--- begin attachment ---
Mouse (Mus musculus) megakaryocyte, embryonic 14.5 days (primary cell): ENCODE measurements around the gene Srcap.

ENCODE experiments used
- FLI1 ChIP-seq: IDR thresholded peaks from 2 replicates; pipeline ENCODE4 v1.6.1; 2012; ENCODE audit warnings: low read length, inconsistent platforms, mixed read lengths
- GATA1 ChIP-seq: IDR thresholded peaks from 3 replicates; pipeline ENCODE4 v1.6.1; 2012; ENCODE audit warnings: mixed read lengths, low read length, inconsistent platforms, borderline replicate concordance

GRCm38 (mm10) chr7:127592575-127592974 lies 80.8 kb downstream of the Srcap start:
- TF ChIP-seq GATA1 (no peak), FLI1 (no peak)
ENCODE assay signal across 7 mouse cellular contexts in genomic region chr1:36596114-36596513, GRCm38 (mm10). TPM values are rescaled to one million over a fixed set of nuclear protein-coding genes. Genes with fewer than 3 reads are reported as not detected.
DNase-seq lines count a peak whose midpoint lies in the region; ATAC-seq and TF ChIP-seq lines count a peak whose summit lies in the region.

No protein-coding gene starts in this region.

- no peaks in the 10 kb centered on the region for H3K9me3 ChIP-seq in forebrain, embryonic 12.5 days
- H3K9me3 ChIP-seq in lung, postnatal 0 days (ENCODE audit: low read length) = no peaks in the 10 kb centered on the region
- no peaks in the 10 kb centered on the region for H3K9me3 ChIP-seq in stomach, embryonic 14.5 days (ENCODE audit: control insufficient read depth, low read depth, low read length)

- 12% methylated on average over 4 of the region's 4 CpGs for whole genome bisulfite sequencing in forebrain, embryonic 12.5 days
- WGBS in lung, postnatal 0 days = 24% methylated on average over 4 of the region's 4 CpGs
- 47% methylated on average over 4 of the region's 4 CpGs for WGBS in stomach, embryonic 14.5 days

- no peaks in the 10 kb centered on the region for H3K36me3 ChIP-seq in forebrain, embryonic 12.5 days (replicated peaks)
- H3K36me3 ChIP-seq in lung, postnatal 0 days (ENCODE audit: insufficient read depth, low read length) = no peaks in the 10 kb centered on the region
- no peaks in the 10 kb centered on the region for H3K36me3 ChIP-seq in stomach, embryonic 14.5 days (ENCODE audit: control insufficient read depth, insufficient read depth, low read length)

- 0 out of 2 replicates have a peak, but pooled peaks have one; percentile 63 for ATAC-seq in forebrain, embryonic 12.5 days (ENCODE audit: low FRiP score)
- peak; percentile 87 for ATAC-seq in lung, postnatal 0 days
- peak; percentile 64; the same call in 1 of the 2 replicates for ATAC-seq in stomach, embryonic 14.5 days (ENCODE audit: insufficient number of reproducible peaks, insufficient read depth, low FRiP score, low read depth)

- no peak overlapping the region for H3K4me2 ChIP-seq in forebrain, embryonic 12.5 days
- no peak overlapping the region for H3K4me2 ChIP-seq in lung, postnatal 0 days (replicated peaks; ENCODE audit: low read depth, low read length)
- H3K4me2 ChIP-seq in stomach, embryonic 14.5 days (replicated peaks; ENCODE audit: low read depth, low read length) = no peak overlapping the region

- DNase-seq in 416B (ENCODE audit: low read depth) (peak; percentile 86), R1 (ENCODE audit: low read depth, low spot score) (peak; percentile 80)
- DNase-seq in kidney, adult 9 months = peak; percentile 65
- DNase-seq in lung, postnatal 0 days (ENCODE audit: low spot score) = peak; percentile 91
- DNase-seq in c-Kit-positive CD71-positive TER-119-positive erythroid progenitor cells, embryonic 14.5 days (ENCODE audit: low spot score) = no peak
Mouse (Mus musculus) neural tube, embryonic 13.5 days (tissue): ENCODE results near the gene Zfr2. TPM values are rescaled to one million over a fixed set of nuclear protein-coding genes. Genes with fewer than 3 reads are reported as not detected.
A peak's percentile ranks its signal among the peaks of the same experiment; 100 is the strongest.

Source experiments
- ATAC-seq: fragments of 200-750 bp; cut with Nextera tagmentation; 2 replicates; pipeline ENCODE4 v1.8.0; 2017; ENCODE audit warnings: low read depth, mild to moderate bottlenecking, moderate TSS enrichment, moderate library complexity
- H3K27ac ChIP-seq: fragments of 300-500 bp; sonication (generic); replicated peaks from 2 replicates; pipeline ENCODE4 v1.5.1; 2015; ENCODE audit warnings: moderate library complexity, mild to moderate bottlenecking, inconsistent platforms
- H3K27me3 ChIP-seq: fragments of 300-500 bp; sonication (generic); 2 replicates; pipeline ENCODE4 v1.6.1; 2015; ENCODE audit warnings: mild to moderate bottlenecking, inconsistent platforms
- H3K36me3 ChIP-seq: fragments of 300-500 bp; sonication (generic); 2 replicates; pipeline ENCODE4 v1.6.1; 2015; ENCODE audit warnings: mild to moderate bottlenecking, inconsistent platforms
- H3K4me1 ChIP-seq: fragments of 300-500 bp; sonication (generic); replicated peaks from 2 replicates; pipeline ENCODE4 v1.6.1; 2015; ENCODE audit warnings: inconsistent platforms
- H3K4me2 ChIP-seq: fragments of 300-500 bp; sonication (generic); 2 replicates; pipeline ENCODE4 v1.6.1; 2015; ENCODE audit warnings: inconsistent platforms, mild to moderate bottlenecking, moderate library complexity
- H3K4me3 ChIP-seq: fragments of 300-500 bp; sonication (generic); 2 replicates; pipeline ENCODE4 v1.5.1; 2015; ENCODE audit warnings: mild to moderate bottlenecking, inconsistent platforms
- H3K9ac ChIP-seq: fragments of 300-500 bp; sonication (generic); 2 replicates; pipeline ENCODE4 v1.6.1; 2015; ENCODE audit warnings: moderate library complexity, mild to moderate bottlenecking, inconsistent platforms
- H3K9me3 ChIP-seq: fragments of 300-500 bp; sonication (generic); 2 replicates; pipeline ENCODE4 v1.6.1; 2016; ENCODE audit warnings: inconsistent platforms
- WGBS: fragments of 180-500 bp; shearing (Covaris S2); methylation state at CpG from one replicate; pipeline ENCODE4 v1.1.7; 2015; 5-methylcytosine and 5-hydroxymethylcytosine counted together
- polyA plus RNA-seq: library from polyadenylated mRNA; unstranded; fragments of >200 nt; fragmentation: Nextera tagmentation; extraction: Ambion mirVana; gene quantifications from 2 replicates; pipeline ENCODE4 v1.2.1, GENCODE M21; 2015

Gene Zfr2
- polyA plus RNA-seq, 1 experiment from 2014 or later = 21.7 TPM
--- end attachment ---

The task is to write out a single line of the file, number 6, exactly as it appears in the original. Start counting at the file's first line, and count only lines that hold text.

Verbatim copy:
- TF ChIP-seq GATA1 (no peak), FLI1 (no peak)